Andrew Kukor

Leveraging automation and real-time analytics to investigate physical and chemical processes
Why did you decide to pursue a graduate degree?

I've always been a curious person with an interest in learning, so after completing my undergraduate degree, a graduate degree seemed like a logical next step. Not only am I gaining more experience, but I'm also learning more every day and engaging with many of the top minds in my field (both locally and internationally via collaborative projects).

Why did you decide to study at UBC?

UBC is one of Canada's top research institutions, offering not only an esteemed body of professors and researchers carrying out experiments, but also many facilities to assist in said experimentation. Add to this the fact that UBC is situated next to lush forests, has multiple museums and botanical gardens on its campus, and has mountain, ocean and sunset views regularly, and it's not hard to see why people come here.

What is it specifically, that your program offers, that attracted you?

UBC's Chemistry Department has state-of-the-art facilities for research and data collection, as well as a world-wide reputation for science research and education. With the option to fast-track from a Master's directly into a PhD program and excellent course options available to graduate students, UBC seemed an ideal place to obtain a graduate degree.

What was the best surprise about UBC or life in Vancouver?

I was surprised by how little it actually rains. I had been told my whole life Vancouver basically never sees the sun, but that's simply not true. The summers here are the most gorgeous I've ever seen, with breathtaking mountains, forests, beaches and more to enjoy all within sight of UBC's campus.

UBC is one of Canada's top research institutions, offering not only an esteemed body of professors and researchers carrying out experiments but also many facilities to assist in said experimentation.
What do you see as your biggest challenge(s) in your future career?

While I got a lot of skills during my undergrad, I can't say project management was really one of them (or, by extension, time management and motivation). As such, my PhD so far has definitely been a steep learning curve and one that I am always moving upwards on. I certainly don't think I'm a master at any of it right now, and don't envy being thrown straight into the work force, but I am thankful that I've still got some time to work on my skills until then.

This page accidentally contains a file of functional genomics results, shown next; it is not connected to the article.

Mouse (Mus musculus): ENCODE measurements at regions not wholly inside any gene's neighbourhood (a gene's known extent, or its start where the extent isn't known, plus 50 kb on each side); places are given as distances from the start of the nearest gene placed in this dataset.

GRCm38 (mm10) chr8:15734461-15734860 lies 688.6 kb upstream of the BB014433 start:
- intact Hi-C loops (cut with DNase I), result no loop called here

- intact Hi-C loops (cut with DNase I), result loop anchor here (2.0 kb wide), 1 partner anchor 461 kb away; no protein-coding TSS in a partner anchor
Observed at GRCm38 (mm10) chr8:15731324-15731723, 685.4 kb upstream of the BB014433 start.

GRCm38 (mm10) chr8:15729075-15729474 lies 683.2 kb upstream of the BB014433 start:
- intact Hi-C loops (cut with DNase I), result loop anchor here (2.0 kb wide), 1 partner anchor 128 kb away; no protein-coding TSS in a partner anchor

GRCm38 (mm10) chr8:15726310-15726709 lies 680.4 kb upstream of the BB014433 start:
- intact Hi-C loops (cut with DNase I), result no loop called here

How do you feel your program is preparing you for those challenges?

Part of being a PhD student, a large part, really, is being self-driven regarding managing your own projects and goals. Having the support of my peers and supervisor help me work on projects, and finding what works best for me has been great. I've had many opportunities to step out of my comfort zone and try new things in the chance that they might stick. I'm currently working on far more projects than I ever would have dreamed of upon starting, and while I can't say I always juggle them well, I'm certainly getting better at it every day.

What aspects of your life or career before now have best prepared you for your UBC graduate program?

Lots of experience as an undergraduate in a co-op program certainly helped me get the confidence and lab time I needed to be ready for the level of research I'm currently a part of. My undergraduate work also helped, specifically my honours thesis and volunteer work in regards to helping me approach research the right way.

What do you like to do for fun or relaxation?

Walking, hiking, and biking while listening to audiobooks are my favourite pastimes. Exploring my surroundings is a lot of fun as well, so I intend to see all of Vancouver (and surrounding areas) by the time I graduate.

What advice do you have for new graduate students?

While work is important, developing a healthy work-life balance is even more vital. It's easy to lose track of the important things during graduate studies (especially the first year), but focusing on what you enjoy and remembering to take time for yourself is critical.


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